The Definition of Obesity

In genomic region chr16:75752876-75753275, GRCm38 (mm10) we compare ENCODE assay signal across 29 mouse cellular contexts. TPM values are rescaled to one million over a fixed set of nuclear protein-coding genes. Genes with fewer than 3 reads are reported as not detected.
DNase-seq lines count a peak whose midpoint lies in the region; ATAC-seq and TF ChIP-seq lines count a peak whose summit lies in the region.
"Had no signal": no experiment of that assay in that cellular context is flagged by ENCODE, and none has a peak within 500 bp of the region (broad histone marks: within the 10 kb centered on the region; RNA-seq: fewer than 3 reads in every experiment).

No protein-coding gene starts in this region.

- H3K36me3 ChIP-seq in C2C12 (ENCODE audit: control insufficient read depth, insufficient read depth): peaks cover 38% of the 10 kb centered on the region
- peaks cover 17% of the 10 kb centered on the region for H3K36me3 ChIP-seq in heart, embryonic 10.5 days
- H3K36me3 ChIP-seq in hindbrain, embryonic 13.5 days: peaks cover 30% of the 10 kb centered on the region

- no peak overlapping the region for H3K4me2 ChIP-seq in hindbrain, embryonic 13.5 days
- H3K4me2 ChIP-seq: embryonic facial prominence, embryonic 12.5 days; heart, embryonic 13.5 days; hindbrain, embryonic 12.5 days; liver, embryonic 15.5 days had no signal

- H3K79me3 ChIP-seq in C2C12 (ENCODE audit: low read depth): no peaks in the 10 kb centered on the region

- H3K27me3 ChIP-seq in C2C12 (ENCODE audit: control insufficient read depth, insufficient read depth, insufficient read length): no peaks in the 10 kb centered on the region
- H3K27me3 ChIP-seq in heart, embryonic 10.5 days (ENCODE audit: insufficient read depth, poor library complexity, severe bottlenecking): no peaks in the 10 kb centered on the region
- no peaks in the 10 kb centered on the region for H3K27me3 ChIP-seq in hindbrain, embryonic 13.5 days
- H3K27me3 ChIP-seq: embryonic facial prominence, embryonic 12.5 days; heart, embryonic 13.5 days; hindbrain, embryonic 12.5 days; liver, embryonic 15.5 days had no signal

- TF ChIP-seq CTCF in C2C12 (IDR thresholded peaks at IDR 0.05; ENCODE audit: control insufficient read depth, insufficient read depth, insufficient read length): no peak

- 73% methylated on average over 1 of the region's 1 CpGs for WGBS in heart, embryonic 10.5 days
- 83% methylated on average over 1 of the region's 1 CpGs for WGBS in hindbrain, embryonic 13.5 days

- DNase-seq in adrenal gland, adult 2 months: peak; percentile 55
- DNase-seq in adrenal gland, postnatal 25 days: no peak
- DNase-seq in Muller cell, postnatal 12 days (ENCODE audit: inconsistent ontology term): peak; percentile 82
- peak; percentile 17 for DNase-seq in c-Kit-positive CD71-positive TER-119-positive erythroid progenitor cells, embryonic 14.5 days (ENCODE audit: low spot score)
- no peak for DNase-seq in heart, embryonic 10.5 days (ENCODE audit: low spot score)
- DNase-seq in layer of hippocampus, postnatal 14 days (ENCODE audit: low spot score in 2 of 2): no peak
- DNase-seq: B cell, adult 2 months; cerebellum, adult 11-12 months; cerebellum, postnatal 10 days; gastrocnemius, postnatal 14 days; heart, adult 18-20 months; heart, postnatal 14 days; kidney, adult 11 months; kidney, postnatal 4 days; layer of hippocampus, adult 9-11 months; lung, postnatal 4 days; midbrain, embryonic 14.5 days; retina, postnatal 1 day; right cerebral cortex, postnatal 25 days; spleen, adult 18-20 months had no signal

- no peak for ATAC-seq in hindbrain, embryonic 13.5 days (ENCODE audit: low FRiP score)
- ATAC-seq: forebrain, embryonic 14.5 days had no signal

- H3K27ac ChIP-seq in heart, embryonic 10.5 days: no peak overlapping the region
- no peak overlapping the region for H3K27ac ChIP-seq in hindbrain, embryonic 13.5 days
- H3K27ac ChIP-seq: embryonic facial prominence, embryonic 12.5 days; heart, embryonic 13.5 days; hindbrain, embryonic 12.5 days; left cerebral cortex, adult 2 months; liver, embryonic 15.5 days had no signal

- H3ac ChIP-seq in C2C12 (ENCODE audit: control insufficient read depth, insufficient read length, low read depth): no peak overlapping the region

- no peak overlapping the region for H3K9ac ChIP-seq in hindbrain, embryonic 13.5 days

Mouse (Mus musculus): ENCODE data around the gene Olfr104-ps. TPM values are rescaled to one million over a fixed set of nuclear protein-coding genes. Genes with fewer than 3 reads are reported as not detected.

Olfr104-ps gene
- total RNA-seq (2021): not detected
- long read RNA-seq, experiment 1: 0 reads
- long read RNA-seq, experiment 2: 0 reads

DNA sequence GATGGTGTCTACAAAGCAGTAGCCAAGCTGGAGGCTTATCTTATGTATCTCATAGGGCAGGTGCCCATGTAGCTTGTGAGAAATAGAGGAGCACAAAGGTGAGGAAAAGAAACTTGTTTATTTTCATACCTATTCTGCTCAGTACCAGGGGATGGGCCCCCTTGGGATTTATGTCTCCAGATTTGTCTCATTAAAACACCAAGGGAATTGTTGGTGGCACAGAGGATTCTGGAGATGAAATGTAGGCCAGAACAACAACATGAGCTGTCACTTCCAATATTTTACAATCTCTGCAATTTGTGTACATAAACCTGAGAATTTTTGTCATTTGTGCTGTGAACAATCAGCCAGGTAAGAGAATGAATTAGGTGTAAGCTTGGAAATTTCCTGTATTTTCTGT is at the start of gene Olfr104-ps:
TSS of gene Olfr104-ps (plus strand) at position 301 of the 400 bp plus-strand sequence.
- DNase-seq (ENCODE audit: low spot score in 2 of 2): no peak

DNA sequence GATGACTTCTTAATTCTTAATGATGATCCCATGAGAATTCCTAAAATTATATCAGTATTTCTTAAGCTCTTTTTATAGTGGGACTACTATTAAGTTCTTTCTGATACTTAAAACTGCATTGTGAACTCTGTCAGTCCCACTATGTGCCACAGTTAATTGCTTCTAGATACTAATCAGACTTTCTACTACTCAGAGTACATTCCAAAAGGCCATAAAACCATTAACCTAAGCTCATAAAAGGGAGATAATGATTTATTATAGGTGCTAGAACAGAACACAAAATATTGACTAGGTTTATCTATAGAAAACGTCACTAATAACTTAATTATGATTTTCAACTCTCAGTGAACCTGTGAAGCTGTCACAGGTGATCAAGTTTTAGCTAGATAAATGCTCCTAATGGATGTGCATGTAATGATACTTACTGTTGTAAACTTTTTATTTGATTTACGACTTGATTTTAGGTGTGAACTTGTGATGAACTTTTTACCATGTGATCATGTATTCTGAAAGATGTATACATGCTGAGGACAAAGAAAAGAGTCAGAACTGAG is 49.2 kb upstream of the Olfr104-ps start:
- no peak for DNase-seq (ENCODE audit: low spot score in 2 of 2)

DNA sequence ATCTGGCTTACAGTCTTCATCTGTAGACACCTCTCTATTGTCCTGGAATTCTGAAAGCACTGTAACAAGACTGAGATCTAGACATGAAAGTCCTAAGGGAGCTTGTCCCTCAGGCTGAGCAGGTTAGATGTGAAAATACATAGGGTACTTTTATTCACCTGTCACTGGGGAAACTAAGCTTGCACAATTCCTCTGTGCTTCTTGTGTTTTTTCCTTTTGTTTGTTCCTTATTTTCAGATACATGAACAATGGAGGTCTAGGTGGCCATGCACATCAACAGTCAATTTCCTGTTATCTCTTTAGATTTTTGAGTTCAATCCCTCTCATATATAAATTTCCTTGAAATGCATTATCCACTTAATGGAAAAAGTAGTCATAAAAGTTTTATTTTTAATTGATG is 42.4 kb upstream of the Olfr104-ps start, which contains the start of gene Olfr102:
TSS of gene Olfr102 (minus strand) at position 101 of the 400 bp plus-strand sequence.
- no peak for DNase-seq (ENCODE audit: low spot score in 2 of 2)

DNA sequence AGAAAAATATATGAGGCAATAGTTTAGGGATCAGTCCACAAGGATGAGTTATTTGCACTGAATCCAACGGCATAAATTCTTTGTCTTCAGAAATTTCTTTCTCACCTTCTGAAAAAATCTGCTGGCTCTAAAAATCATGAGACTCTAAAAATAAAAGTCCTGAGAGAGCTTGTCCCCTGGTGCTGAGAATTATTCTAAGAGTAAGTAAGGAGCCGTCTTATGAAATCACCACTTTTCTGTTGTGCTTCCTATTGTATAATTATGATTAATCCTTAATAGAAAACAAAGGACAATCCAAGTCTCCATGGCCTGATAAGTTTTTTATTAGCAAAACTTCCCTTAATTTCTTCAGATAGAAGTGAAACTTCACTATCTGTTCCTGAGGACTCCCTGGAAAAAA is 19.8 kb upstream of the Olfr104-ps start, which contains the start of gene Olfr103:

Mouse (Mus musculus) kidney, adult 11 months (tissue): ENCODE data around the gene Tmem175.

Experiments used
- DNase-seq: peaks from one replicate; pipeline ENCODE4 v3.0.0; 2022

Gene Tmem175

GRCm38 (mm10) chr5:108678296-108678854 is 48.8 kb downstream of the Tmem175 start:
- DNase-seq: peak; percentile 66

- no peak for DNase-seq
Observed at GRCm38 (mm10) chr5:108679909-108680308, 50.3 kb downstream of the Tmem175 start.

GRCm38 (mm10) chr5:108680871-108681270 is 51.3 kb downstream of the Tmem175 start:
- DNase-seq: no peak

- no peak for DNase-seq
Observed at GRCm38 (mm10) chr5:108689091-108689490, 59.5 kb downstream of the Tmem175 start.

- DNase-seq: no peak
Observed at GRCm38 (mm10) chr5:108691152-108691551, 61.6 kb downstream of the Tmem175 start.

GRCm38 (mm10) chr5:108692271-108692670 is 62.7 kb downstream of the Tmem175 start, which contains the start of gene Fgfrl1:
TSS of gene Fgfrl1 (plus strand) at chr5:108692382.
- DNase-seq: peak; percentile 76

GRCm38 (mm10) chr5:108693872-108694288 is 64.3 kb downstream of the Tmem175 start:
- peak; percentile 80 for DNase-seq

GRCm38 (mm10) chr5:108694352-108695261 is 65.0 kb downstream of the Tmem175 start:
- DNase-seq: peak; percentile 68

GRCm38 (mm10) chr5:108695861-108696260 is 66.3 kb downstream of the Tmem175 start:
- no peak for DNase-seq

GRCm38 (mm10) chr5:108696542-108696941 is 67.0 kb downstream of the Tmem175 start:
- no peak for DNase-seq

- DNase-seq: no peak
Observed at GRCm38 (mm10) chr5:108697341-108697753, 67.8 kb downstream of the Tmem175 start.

Obesity is a chronic, multifactor and complex disorder, which ensues due to the influence of genetic, metabolic and endocrine factors, as well as environmental factors. Obesity is now becoming one of the fastest growing pandemics of modern age, however, its global negative influence on the patient, and, on the society as a whole, is still not being objectively and completely valorised. The lifespan of a morbidly obese 25 year old is almost 12 years shorter than that of a healthy 25 year old. What is more, there is now a first generation of obese individuals whose expected lifespan is lower than that of their parents. Obesity is a disorder which is manifested by the excessive accumulation of fat within the body. The normal percentage of body fat is 20 to 25 % in women, and 15 to 20 % in men, out of the total body weight. Although there are more accurate methods of evaluating the excessive percentage of body fat, today, the most common method is the body mass index (BMI), which correlates well with the body fat index. It is calculated by dividing one’s weight in kilograms with the square root of one’s height in square meters (kg / m²). According to the World Health Organization (WHO), the body mass index ranging from 25 to 29.9 percent is defined as being overweight or as overnutrition, while BMI greater than 30 is defined as being fat or obese, and can be divided into three categories. Persons with BMI ranging from 30 to 34.9 belong to class I obesity, those with BMI ranging from 35 to 39.9 belong to class II obesity, while those persons whose BMI is above 40, belong to class III obesity. In order to make an additional assessment of the type of overnutrition within the clinical practice, waist circumference measurement is used. Any waist circumference higher than 94 centimetres in men and 80 centimetres in women is considered as the measure of central obesity and is treated as an isolated factor of risk for the development of cardiovascular disease, and overall health risk. Modern research has undoubtedly shown that there are significant differences between the composition and metabolic activity of body fat, depending on their location within the body. It is considered that the body fat within the abdominal cavity, which is located and situated between certain visceral organs, is a lot more metabolically active, therefore, represent a much greater danger to the overall health than the subcutaneous fat. The visceral adipose tissue secretes different factors and inflammatory cytokines, the so-called adipokines, which have a very important role in the pathogenesis of insulin resistance and the metabolic syndrome. The metabolic syndrome is a combination of visceral obesity, arterial hypertension, dyslipidemia and disorders of glucose metabolism. It is precisely the concept of insulin resistance that which represents a framework for understanding the connection of visceral obesity with other main factors of cardiovascular risk.